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Churchill's Riches By: Mary Grabar
FrontPageMagazine.com | Friday, April 01, 2005


Ward Churchill’s claim that the 9/11 victims were “little Eichmanns inhabiting the sterile sanctuary of the twin towers” has been cited repeatedly and rightly as striking evidence of the anti-Americanism of the campus Left.  But Churchill’s hateful diatribe also reveals something about the nature of the labor system that makes it possible for him to pen such a screed.  Those “little Eichmanns” laboring in the Twin Towers, he charged, “formed the technocratic corps at the very heart of America’s global financial empire.” 

A “technocratic corps”?  A labor elite serving the “empire”?

If we really want to understand the meaning of this charge, we should look at Professor Churchill’s own working conditions in his own ivory tower:  

With only a master’s degree in communications from a now-defunct college that was liberal in its grading policies, he was promoted to department head over several faculty members with Ph.D.’s.

He was earning over $100,000 in salary and over $3,000 per speaking engagement.

He has generous health and retirement benefits. 

He enjoys the typically light course load awarded to tenured faculty at flagship universities, with time not only to pen the original essay attacking American citizens but to expand it into a book titled On the Justice of Roosting Chickens.  For this, like-minded colleagues rewarded him with his third honorable mention for a human rights award from the well-connected and well-funded Gustavus Myers Center in Boston.   

Given the extraordinary working conditions of Professor Churchill, his complaints about a “system” that purportedly rewards an insular elite and exploits marginalized workers is a sore test of patience—especially for someone like me, whose circumstances make for an illuminating comparison.

I hold a Ph.D., but labor as an adjunct at a small public college in Georgia.

My salary stands at less than one-fifth of what Churchill makes, $2100 per class.

I have no benefits, perks, or job security. 

The adjunct teacher forms a crucial base in the higher education system.  To sustain the hours and privileges of the elite professors, we handle the influx of entering students by teaching the large, labor-intensive classes like freshman composition and surveys, without pension or medical benefits—or, one might add, academic freedom.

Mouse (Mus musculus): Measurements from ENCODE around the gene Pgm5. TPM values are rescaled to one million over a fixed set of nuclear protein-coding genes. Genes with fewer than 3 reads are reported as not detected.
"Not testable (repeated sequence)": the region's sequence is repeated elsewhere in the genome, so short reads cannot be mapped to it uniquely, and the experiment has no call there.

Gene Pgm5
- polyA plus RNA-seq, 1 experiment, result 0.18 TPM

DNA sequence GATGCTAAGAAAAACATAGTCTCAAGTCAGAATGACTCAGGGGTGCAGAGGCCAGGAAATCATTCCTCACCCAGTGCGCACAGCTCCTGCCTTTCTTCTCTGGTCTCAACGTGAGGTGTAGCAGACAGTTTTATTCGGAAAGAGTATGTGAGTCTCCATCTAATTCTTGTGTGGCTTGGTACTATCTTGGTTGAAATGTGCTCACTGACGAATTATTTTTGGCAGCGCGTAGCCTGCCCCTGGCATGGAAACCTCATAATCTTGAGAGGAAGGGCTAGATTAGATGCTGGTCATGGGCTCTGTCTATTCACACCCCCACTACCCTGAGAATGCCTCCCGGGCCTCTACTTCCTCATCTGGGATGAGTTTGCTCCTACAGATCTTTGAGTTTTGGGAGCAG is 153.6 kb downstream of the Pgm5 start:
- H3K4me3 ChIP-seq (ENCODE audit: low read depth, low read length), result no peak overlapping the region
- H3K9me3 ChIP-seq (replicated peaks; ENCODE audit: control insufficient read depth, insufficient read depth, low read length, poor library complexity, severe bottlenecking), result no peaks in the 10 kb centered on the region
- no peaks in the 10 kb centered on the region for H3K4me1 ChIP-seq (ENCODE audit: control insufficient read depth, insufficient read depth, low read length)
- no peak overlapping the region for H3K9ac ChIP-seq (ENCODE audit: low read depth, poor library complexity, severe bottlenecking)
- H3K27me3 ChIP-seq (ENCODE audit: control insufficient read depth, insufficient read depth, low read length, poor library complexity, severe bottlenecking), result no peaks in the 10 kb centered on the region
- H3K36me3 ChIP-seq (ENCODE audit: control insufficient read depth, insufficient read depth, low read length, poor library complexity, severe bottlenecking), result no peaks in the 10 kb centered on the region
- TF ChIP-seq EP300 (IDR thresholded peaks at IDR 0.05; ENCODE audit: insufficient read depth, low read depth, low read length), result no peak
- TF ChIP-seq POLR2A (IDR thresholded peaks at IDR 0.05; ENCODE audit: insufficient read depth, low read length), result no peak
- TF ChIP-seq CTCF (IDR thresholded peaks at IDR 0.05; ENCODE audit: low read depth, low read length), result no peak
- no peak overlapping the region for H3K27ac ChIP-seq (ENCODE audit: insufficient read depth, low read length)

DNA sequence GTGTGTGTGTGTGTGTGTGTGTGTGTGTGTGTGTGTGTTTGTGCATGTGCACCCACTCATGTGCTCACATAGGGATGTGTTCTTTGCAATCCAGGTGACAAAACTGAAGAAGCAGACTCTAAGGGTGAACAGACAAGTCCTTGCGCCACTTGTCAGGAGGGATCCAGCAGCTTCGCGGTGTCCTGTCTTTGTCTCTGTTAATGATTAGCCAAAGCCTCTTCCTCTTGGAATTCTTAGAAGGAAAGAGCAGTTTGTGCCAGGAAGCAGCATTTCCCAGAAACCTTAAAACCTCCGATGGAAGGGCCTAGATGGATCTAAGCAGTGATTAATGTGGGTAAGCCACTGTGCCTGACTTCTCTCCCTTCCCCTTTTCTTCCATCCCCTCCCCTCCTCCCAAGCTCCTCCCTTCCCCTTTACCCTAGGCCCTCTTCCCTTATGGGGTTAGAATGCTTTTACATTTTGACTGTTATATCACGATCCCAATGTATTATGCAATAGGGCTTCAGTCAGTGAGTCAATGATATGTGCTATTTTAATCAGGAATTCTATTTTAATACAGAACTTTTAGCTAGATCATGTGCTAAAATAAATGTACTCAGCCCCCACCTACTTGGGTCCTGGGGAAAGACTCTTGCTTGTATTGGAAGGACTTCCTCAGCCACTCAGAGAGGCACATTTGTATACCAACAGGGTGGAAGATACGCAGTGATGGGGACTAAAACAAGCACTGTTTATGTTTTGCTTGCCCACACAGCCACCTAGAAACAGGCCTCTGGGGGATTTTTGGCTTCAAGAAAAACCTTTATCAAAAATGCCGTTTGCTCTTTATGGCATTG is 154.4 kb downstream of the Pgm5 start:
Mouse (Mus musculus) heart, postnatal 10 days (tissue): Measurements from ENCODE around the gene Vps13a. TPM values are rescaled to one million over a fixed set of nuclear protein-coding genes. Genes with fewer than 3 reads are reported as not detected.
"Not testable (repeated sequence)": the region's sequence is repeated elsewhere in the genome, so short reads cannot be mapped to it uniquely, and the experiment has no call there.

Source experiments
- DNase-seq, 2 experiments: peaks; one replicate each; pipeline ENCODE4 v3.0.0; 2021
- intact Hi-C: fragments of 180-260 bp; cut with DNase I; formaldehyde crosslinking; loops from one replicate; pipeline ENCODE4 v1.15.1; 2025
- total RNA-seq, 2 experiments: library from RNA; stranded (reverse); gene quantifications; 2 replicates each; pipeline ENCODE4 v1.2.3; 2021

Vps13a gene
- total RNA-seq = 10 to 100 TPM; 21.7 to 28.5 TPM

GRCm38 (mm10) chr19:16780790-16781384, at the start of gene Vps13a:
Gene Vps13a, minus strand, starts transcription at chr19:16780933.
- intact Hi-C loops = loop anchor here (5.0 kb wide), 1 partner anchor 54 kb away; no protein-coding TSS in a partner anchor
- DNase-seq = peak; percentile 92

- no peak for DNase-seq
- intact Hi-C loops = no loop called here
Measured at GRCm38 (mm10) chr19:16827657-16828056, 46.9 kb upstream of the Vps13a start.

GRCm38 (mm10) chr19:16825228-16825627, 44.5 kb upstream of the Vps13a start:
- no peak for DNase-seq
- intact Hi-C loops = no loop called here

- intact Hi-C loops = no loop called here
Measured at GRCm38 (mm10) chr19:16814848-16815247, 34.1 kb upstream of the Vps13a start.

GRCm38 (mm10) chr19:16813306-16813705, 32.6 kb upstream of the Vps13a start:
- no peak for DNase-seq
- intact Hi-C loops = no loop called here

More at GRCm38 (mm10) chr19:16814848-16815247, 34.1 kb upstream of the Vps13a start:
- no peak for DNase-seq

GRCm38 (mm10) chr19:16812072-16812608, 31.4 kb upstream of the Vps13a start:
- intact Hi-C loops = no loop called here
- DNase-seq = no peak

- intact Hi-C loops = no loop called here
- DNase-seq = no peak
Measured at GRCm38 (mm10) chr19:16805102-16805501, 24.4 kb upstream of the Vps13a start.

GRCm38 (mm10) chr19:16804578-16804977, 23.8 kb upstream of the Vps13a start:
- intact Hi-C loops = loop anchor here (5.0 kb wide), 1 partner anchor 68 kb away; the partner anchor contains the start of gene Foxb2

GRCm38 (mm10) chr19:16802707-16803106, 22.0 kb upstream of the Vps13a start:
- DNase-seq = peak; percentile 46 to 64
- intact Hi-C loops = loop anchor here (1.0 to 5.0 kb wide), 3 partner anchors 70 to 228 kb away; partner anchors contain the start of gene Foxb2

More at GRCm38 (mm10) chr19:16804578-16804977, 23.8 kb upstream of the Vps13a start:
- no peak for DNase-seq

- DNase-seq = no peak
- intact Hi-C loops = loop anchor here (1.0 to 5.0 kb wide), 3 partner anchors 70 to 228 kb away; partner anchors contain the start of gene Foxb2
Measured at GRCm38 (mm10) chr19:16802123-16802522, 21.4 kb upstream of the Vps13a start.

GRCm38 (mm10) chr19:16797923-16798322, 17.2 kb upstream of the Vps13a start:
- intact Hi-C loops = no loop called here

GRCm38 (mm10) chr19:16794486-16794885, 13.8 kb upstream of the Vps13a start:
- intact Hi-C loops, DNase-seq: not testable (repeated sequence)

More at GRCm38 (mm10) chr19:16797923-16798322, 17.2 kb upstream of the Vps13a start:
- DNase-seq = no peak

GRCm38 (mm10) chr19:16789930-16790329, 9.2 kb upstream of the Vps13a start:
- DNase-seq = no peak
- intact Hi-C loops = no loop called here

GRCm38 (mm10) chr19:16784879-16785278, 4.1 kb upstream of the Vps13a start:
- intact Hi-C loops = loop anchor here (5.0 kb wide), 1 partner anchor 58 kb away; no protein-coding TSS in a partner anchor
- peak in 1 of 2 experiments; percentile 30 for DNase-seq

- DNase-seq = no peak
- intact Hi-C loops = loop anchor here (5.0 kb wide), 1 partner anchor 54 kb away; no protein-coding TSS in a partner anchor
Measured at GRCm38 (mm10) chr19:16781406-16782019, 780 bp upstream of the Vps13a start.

Where is Churchill’s anger over the exploitation in his own back yard?  It is embedded in the rank hypocrisy of a high-ranking educator living off the grunt work of the low while castigating the sins of his country.  Every time I hear of a university paying thousands of dollars for Churchill to give a two-hour talk, picking up his lodging, meals, and flights, I think of my less-than-minimum-wage job spent working on students’ grammar.

Added to Churchill’s bogus egalitarianism is the fact that he rules over his institutional turf as tyrannically as any Henry Ford.  Campus Leftists make it a point to deny employment to those who do not share their convictions, even spelling out the criteria in job listings.  They block the admission of graduate students who appear unlikely to toe the progressive line.  They control the class offerings and devise new curricula.  This is the kind of absolute power that makes for little Napoleons, not social reformers.

In truth, Ward Churchills form the bureaucratic corps at the very heart of America’s leftist academic empire.  They are not accountable to the market, taxpayers, administrators, parents, or peers or students who disagree with their views. I know from experience that they have succeeded in turning English departments from departments of literary study to departments of partisan studies.  In short, these radical professors have colonized the academy and imposed their own hegemonic worldviews, all the while enjoying their indulgences by exploiting a large class of education workers.

They have formed their own academic pyramids sustained by adjuncts.  At one time diligent and intelligent Ph.D.’s could hope to enjoy modestly comfortable lives of scholarship and teaching; today, we have two tiers.  At the top are those like Churchill.  At the bottom are the adjuncts.  We share a common office called the “bullpen,” where we are not even guaranteed a place to sit at one of the salvage desks when we want to hold “conferences” with students.  Like the homeless, we haul our offices with us into the classroom: textbooks, folders, papers.  While we do the bulk of the work, professors like Churchill enjoy the colloquy of graduate seminars and meetings of like-minded radicals.  They get books published, earn the awards, and enjoy the limelight.  From their offices high up in their ivory towers they pen their screeds against “the technocratic corps,” but do not even see those who labor under them, loaded down with papers, hauling files, followed by students, and searching for a seat and desk.



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